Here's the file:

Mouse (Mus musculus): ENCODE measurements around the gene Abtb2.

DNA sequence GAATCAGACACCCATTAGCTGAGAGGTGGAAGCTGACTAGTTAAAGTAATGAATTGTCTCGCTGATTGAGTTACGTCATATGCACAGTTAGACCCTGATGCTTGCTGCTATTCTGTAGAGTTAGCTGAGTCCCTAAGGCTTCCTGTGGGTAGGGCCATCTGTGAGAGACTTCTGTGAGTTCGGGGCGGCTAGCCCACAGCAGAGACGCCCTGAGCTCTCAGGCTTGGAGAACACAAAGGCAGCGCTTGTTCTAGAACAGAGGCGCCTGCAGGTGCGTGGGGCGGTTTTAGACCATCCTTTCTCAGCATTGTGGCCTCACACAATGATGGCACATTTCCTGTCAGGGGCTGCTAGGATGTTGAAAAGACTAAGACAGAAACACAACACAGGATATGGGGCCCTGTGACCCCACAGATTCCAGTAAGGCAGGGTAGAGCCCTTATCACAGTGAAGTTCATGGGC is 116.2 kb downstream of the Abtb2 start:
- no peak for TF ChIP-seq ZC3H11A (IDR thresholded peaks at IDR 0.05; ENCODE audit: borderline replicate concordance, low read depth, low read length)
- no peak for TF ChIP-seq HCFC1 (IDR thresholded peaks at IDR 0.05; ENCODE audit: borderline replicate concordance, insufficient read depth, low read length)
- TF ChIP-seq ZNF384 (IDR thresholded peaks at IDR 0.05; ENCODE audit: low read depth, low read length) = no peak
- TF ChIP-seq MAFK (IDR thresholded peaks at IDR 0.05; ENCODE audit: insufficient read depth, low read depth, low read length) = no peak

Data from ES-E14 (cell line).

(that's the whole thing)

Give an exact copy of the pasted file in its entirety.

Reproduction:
Mouse (Mus musculus): ENCODE measurements around the gene Abtb2.

DNA sequence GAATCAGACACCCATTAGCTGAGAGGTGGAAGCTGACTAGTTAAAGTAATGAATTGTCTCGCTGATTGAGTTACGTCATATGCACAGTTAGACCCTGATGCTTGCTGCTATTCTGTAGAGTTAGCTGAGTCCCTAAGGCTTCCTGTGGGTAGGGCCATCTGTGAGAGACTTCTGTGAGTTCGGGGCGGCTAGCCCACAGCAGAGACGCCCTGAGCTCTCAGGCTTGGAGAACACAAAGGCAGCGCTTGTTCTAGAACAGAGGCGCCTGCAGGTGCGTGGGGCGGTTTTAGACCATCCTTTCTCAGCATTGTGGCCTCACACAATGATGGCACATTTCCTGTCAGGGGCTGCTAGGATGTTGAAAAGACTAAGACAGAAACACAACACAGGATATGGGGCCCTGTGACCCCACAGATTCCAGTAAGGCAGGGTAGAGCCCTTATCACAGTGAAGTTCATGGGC is 116.2 kb downstream of the Abtb2 start:
- no peak for TF ChIP-seq ZC3H11A (IDR thresholded peaks at IDR 0.05; ENCODE audit: borderline replicate concordance, low read depth, low read length)
- no peak for TF ChIP-seq HCFC1 (IDR thresholded peaks at IDR 0.05; ENCODE audit: borderline replicate concordance, insufficient read depth, low read length)
- TF ChIP-seq ZNF384 (IDR thresholded peaks at IDR 0.05; ENCODE audit: low read depth, low read length) = no peak
- TF ChIP-seq MAFK (IDR thresholded peaks at IDR 0.05; ENCODE audit: insufficient read depth, low read depth, low read length) = no peak

Data from ES-E14 (cell line).